Students Develop New 3D Computer Mouse

Five students at the Worcester Polytechnic Institute have cooked up a new way to interact with computers, which they’ve dubbed the MagicMouse. The mouse brings new meaning to “point and click” by allowing users to actually point at objects on a screen using their index finger and manipulate them, even in 3D, using only the motion of the finger.

It works using a tiny ultrasonic transmitter that a user wears around his or her finger like a ring. The transmitter sends a signal every 16 milliseconds to an array of five receivers. Software then calculates the ring’s position in 3D space using time difference of arrival – the same way GPS systems work. The receivers are sensitive enough to detect even tiny delays in the signal from the ring, which the software can use to determine how far away the ring is. Using this data from all five receivers, the computer can accurately determine the ring’s movements. This all occurs in what appears to be real time to us.

The WPI students built the MagicMouse as part of a major qualifying project for their computer and electrical engineering degrees, and worked on it over the course of 21 weeks. Although they were required to build only a single prototype, they wanted the ring to be practical, so they kept the materials cheap. The whole system used only $155 worth of parts.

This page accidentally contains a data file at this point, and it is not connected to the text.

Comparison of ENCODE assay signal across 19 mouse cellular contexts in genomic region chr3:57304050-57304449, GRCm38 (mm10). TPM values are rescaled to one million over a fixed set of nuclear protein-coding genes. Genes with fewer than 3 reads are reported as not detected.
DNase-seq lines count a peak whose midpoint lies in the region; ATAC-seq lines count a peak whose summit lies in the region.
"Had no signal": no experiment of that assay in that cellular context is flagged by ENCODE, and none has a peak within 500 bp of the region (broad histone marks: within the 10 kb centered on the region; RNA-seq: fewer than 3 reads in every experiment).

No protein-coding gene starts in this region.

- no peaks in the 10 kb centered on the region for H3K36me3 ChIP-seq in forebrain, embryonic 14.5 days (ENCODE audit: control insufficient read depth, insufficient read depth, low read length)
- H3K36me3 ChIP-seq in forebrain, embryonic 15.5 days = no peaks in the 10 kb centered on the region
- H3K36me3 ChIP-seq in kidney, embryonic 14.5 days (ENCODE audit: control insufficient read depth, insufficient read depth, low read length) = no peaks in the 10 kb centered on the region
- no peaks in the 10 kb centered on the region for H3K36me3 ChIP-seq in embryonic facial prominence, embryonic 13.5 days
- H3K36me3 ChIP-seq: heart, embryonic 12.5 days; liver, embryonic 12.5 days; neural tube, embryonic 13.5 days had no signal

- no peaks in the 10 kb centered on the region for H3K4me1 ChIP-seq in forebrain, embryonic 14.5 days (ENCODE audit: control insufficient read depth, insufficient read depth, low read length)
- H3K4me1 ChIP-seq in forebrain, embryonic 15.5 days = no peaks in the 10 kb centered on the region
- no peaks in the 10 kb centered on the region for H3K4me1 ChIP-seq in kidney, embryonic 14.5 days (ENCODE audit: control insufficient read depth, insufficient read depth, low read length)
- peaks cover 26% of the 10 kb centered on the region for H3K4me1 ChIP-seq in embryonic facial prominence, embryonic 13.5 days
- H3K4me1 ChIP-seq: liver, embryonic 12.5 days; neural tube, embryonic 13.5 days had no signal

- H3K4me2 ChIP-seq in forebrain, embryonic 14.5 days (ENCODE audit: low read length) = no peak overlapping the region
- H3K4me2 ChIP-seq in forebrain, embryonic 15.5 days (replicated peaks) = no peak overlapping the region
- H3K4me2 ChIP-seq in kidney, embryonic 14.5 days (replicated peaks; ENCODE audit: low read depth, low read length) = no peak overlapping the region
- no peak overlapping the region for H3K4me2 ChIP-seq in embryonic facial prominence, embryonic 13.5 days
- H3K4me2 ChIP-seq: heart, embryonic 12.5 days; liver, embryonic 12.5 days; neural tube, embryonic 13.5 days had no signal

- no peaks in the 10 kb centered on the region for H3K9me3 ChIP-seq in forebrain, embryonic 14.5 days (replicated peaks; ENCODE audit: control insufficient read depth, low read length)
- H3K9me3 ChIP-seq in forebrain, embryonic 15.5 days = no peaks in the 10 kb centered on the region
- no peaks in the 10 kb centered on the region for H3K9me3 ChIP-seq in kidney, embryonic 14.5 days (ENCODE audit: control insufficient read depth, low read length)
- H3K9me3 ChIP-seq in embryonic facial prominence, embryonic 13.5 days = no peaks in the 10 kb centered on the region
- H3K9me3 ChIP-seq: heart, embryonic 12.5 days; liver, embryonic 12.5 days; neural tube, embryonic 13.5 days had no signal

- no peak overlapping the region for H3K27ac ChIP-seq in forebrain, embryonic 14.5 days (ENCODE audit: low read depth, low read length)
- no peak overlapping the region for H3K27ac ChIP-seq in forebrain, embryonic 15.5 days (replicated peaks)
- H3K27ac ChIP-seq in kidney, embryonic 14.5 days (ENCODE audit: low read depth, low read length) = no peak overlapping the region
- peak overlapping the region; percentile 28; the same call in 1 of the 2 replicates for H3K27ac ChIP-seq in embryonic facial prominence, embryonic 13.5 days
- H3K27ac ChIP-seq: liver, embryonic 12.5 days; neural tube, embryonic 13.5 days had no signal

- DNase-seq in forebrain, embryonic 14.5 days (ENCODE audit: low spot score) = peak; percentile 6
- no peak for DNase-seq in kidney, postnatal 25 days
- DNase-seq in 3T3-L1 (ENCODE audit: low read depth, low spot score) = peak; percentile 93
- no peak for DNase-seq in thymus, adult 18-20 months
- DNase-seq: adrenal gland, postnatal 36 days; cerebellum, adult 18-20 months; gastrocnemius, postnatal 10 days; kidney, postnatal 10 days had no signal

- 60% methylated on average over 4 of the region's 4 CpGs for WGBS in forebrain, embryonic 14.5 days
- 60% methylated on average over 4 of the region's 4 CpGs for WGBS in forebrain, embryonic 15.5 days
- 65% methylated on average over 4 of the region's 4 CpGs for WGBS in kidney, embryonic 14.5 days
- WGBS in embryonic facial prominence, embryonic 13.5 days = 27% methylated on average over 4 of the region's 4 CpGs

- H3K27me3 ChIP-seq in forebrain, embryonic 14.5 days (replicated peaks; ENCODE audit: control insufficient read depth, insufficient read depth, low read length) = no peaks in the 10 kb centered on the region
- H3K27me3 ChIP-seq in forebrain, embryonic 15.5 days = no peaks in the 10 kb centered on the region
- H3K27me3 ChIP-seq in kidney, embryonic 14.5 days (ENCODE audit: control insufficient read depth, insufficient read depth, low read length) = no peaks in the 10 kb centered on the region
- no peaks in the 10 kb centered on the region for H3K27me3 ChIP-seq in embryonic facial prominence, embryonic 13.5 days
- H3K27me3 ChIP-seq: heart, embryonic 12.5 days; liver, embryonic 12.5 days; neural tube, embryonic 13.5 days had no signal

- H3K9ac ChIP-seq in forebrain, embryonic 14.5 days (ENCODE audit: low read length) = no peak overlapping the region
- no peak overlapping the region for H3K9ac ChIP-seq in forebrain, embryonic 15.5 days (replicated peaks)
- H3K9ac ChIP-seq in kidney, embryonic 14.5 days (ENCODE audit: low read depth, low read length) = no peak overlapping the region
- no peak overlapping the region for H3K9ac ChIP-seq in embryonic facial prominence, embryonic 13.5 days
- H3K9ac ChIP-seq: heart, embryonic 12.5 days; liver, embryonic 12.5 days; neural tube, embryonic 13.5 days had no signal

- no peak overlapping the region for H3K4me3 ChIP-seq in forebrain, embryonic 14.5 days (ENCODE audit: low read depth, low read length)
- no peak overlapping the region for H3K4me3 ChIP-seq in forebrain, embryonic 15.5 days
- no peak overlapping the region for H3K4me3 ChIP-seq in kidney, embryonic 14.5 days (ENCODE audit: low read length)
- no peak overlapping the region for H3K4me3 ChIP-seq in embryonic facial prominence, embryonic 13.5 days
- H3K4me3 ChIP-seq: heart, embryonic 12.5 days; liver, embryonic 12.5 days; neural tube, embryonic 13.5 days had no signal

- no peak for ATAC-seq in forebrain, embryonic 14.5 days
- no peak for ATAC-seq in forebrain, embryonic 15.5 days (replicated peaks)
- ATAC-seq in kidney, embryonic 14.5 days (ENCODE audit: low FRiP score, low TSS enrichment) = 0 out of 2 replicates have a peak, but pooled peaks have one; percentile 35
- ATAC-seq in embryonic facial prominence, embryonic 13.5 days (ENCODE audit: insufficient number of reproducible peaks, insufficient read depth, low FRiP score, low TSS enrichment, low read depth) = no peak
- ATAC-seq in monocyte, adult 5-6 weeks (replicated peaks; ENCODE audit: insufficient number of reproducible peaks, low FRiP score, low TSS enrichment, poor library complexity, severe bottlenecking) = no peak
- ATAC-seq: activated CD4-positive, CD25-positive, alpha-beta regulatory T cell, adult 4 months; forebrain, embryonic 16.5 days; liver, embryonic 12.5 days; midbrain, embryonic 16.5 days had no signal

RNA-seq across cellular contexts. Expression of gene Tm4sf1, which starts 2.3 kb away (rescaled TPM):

Applications for the ring right now might include navigating through CAD programs or 3D maps, but the students envision more creative uses for it if it ever becomes popular. For instance, they suggested the MagicMouse as a way for students to learn to conduct an orchestra, using different motions to control pitch, tempo and volume. “With a new interface like this, third party developers could design new applications that would take advantage of the intuitive connection between user input and motion on the screen,” their report suggested. “This device could pave the way for a new revolution in computerinput technology.”

The ring isn’t commercially available yet, but it will be featured in the June issue of Popular Science and the students plan to continue work on it.